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What's going on in quantum technologies?

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Innovate UK and the EPSRC have just announced a £19.5 million funding competition for quantum technologies. But what are quantum technologies, and why are Innovate UK, and the UK government supporting them?

What are quantum technologies?

Google and other companies are looking at integrating Quantum technologies within electronic circuit boards, to unlock remarkable new performance.
Google and other companies are looking at integrating Quantum technologies within electronic circuit boards, to unlock remarkable new performance.

Quantum was invented by scientists around the turn of the 20th century to describe how particles, such as electrons and light behave on the smallest scale.

At these scales, particles are not hard, tennis-ball like objects, but waves that can pass through each other, interfere with each other. They commonly come as a sequence of oscillations, rather than on their own. Most importantly, they require an extra variable when describing them, which is known as phase.

Our understanding of quantum physics and the quantum world has been phenomenally successful, and today it underpins many devices that impact our daily lives.

Intel employs thousands of quantum scientists to develop its microchips, and the laser, a quantum device, underpins all modern telecommunications that the internet is built from.

So in many ways, quantum technologies are already everywhere around us.

What’s new, and what can they do for us?

Over the last 20 years, scientific discovery in this area has taken a new and very exciting direction.

Based on the phenomenal accuracy and control of modern day electronics and optics, we now not only understand quantum effects, but are also able to create, manipulate and control them as well.

Using this control, we are able to harness two effects, which are not exploited in current devices. These effects, now at our disposal are known as ‘superposition’ and ‘entanglement’.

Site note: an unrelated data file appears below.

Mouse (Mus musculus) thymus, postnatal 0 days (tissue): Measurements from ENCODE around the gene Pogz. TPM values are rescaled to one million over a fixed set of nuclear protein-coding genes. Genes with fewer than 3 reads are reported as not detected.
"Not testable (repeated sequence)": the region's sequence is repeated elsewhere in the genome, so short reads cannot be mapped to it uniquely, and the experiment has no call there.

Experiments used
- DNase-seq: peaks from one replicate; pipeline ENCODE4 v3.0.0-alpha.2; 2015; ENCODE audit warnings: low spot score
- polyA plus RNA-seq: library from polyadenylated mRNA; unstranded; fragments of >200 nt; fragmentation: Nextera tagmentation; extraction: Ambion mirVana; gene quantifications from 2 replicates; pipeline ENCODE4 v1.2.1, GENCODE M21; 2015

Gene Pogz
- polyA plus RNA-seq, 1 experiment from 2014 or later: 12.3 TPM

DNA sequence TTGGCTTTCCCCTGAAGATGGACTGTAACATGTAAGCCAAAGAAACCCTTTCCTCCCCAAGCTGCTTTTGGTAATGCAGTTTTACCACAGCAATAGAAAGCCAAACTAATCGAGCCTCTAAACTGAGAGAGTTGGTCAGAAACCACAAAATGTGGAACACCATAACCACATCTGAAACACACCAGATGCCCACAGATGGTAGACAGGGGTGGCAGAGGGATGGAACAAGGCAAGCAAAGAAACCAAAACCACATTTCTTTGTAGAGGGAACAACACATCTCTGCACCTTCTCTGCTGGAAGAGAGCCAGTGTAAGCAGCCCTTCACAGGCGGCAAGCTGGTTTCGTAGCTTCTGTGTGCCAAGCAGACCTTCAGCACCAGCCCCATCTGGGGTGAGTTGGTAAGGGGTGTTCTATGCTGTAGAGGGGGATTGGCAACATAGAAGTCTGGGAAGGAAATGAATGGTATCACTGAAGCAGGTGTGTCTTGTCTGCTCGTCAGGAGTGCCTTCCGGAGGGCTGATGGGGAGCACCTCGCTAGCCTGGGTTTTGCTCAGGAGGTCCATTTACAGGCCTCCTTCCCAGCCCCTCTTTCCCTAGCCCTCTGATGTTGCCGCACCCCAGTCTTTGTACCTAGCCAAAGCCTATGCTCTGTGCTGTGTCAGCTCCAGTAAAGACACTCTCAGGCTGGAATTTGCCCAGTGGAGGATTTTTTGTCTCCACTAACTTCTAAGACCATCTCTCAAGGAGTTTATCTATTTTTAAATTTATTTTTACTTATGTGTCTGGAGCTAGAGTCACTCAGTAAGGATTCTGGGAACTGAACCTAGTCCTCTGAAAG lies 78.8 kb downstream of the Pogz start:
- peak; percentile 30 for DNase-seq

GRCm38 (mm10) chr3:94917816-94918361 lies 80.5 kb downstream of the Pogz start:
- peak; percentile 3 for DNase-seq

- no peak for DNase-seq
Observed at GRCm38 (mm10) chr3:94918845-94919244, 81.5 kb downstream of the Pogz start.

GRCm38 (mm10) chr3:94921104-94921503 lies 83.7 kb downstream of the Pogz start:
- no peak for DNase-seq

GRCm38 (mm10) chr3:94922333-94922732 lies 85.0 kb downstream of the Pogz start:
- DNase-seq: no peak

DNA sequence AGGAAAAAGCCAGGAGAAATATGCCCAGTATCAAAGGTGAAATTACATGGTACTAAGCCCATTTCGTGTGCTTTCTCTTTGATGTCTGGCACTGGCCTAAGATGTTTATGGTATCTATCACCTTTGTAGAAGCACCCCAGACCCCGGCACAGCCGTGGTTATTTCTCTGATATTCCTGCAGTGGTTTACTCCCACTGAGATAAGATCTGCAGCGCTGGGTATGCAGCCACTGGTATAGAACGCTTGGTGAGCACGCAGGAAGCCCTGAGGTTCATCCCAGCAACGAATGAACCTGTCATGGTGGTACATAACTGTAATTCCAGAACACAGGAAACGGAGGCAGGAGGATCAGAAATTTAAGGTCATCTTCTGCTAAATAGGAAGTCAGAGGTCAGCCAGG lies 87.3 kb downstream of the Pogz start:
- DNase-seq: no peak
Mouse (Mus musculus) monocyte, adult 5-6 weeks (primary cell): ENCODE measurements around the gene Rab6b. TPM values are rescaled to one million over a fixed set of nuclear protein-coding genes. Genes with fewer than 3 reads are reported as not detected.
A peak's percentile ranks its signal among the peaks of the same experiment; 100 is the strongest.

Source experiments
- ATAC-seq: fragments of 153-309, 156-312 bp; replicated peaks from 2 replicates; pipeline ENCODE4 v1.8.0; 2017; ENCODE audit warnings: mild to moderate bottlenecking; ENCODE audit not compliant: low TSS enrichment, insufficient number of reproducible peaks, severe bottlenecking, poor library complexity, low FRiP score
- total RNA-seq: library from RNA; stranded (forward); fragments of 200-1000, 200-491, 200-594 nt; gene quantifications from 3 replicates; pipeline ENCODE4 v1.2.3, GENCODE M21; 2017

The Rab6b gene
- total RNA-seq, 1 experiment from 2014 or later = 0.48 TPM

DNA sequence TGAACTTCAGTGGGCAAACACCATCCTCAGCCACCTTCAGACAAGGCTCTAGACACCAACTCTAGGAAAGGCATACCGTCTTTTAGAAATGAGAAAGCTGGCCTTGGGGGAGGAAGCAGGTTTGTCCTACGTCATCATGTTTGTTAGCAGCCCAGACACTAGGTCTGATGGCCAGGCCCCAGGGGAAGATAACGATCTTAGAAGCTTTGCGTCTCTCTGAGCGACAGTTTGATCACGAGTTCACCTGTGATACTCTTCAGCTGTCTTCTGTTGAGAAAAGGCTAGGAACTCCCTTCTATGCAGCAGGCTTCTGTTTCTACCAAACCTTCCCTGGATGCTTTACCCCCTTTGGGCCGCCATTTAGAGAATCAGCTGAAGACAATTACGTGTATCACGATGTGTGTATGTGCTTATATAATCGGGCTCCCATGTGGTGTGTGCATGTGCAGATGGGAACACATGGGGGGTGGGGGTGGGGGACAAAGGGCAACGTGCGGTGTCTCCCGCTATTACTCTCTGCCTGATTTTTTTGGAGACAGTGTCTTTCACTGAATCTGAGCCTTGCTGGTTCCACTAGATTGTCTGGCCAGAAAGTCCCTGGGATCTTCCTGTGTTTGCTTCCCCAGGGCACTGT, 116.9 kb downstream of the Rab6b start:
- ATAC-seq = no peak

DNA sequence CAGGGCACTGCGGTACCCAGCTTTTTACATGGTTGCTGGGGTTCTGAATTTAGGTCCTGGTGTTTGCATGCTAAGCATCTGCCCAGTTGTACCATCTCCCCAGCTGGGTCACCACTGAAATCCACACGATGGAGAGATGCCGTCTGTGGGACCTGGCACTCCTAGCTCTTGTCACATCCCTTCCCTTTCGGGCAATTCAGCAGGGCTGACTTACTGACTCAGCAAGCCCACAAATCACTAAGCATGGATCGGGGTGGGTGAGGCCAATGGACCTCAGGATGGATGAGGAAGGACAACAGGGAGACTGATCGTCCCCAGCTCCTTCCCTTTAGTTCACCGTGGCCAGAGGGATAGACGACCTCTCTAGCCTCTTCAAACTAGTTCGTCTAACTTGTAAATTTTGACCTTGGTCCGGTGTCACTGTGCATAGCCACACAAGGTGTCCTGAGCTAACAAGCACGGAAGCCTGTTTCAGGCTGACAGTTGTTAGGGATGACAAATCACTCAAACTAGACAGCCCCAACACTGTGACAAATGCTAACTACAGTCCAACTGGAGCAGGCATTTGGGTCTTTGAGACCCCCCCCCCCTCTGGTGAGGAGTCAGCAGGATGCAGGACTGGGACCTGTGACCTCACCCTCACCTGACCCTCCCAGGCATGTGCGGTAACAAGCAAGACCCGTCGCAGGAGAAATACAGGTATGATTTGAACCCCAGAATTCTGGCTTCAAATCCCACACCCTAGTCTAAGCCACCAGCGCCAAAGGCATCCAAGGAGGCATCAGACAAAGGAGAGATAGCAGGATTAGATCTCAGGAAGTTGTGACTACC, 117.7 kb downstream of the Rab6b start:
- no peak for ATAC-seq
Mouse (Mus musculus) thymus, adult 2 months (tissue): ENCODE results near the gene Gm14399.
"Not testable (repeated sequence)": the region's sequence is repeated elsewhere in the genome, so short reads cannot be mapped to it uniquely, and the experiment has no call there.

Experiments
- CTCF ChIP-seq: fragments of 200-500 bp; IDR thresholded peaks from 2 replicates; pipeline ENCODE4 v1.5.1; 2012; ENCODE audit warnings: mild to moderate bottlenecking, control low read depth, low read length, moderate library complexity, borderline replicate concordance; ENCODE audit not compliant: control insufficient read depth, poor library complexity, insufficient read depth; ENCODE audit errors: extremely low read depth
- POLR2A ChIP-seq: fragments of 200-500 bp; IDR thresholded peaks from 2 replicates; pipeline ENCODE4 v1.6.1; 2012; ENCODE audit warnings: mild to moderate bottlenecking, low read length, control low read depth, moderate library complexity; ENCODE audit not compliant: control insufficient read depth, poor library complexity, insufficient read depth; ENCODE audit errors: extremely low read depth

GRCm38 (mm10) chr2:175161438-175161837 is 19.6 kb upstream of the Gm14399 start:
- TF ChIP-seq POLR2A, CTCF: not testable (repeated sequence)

‘Superposition’ and ‘entanglement’

Very generally speaking, superposition is the concept that quantum things can be in two states, such as two places, or two energy states, at the same time. It’s the atomic equivalent of being in both Glasgow and Edinburgh at the same time.

It is weird, and quite frankly no-one can truly understand it, but trust me, it’s real.

This is incredibly useful, because while in two states at the same time, these objects can be made to be very sensitive to the outside environment.

The second effect is known as entanglement. This was described by Einstein as:

spooky action at a distance.

It describes a quantum effect that ‘spookily’ links the superposition properties of two particles, despite them being separated.

Entangled states are famously impossible to copy or measure, without destroying the entanglement. This means that if one encodes information using entangled states, it becomes impossible for a hacker to read or copy that information, without destroying the effect.

If that information is a key that protects secure data, you know that a key which is not entangled has become compromised. At this point you throw away the key, and warn the sender not to send the encoded message, and your secret information never gets out.

Why have we suddenly become aware of the great potential of quantum devices?

Firstly, scientists and companies have started to see that the majority of the complex laboratory equipment that is required to do this can now be produced relatively cheaply, in robust, miniaturised and easy to use packages.

Crudely speaking, over the last few years, it has become apparent that the time is right to turn these quantum devices into new, affordable commercial products.